What Not To Do – Holding Clients’ Photos Hostage
Setting a price for your photography services is more than finding a happy medium between one that’s too high that you lose customers or too low that you’re giving away the farm. You must add some legal factors to the equation. For example, you can make your prices “subject to change,” but you can’t use them to bring a customer in and then charge a different fee.
Mark Roob, a Wisconsin wedding photographer, must have missed class when this important lesson was presented. Once his clients signed a contract for his package of 80 photos, he prevented others from shooting at the wedding. After the wedding, he insisted that the couple purchase additional photos at a higher price or pay more for the original 80 photos.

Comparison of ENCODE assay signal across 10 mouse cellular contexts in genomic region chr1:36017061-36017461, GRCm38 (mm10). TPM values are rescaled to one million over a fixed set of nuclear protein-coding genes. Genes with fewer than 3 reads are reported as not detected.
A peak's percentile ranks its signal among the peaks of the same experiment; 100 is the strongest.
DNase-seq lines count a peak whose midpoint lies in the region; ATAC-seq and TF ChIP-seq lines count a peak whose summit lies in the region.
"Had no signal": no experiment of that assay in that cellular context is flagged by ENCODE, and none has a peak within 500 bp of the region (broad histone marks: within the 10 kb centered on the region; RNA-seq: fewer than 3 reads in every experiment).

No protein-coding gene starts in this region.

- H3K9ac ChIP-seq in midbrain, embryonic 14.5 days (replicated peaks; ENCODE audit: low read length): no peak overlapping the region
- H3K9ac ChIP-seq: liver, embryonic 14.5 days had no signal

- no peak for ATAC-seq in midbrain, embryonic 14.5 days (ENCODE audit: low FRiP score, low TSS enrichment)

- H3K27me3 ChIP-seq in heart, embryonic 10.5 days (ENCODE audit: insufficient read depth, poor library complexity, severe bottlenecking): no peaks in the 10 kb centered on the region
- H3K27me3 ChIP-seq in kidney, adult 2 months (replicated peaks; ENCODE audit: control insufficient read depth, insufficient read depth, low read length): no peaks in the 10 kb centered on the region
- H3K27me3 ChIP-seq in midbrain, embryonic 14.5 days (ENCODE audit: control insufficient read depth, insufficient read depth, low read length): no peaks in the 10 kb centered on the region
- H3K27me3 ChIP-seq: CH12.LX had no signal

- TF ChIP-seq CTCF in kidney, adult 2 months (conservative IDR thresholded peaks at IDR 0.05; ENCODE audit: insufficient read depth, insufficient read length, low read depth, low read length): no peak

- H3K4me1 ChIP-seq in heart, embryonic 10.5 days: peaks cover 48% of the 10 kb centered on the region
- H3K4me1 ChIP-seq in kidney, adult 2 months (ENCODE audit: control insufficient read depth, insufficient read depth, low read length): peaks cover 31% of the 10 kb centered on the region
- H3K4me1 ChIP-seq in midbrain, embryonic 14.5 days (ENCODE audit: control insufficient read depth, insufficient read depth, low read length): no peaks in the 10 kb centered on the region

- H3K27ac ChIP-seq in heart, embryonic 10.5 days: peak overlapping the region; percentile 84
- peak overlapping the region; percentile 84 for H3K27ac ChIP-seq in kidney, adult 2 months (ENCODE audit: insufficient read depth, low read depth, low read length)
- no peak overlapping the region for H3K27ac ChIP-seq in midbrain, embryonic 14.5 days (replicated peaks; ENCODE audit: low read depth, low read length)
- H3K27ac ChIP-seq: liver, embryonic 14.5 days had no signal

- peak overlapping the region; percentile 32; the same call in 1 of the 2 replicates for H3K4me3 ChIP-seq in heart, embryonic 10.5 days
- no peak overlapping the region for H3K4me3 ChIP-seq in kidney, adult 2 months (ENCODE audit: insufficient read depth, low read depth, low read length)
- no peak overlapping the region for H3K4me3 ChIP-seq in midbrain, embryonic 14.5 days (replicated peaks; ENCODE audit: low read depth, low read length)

His clients complained to the authorities. A jury found him guilty of felony for fraudulent representations and writings. He was sentenced to 3 years in prison, was given 5 years of probation, and was fined $400. As a condition of probation, he was ordered to refund the client’s money and to give them all proofs, photographs, and negatives (but he retained the copyrights since Section 201(e) of the Copyright Act prevents an involuntary transfer of copyrights).
Keeping your clients satisfied involves more than just taking good photos. Know your legal obligations to them, as well.
Take my advice; get professional help.